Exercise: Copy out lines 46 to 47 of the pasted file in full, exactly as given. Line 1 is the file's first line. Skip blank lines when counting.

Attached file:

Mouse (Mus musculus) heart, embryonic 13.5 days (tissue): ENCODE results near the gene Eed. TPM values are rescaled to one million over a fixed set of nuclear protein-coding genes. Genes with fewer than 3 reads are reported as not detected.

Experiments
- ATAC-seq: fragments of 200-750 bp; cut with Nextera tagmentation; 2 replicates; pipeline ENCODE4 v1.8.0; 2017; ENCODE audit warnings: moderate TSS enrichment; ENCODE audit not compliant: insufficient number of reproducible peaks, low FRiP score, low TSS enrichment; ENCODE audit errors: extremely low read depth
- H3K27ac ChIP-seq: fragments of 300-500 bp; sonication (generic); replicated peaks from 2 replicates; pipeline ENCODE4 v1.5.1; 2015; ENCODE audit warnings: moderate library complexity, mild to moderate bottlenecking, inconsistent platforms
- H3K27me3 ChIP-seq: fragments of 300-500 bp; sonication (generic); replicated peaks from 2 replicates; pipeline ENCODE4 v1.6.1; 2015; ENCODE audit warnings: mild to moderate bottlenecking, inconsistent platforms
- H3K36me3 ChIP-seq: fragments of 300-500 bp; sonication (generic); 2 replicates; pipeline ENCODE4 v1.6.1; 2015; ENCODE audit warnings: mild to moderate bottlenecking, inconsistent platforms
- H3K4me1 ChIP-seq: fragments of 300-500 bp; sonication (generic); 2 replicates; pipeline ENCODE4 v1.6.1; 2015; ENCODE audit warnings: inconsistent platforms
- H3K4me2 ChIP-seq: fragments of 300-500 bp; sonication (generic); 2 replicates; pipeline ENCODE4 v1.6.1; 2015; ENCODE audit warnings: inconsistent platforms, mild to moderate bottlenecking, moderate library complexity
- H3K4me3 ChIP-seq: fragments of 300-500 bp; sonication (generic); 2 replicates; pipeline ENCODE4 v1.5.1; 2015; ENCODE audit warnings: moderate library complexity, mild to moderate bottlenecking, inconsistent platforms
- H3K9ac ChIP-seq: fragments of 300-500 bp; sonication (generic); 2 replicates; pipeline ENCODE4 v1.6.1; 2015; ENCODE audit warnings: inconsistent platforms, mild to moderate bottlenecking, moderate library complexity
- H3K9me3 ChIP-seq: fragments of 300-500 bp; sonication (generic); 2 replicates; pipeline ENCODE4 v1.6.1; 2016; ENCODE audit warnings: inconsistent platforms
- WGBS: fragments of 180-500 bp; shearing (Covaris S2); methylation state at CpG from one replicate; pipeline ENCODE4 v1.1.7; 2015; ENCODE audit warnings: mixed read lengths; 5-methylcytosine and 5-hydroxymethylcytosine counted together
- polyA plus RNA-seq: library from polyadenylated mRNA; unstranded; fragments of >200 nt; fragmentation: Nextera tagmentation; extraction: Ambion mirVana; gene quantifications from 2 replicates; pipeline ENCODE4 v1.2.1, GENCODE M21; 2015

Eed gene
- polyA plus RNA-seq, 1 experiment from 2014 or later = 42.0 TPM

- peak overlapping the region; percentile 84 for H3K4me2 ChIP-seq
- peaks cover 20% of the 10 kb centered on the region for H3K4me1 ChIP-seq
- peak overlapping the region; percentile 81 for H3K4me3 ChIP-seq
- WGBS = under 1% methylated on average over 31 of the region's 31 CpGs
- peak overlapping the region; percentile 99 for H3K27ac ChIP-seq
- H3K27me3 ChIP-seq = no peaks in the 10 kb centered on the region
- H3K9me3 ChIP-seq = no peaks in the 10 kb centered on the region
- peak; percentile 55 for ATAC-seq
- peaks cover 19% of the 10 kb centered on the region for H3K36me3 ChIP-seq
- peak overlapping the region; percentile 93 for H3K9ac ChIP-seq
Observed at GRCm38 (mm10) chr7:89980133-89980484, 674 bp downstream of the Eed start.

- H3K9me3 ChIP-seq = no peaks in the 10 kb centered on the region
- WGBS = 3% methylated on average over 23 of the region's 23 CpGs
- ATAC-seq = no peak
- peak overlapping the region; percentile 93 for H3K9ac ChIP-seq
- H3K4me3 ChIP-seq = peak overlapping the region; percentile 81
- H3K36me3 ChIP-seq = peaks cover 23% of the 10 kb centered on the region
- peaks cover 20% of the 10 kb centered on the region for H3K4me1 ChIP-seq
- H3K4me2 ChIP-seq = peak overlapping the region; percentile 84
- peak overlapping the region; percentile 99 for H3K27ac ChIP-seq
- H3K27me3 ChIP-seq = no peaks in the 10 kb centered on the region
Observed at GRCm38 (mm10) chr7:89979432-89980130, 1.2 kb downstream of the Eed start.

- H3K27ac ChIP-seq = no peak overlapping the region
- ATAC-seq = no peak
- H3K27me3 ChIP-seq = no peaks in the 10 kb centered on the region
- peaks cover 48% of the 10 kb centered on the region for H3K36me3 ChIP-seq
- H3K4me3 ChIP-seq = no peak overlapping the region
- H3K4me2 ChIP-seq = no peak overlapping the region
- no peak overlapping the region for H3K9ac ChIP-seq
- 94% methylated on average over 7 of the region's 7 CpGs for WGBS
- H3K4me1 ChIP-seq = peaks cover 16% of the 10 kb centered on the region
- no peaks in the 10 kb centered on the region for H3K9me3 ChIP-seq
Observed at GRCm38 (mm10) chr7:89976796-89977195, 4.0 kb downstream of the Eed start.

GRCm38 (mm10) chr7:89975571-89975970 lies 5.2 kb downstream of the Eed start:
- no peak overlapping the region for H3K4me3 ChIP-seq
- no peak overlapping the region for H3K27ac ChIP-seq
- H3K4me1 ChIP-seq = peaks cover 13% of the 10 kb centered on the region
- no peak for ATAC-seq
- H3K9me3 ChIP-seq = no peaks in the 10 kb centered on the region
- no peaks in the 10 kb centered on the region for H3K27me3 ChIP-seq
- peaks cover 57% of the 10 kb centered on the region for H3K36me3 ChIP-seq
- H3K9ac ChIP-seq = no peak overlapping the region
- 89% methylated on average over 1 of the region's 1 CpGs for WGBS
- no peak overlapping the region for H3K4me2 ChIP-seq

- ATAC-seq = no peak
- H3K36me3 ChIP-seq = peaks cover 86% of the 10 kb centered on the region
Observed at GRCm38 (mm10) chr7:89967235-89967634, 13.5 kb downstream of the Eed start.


- H3K4me1 ChIP-seq = peaks cover 16% of the 10 kb centered on the region
- no peaks in the 10 kb centered on the region for H3K9me3 ChIP-seq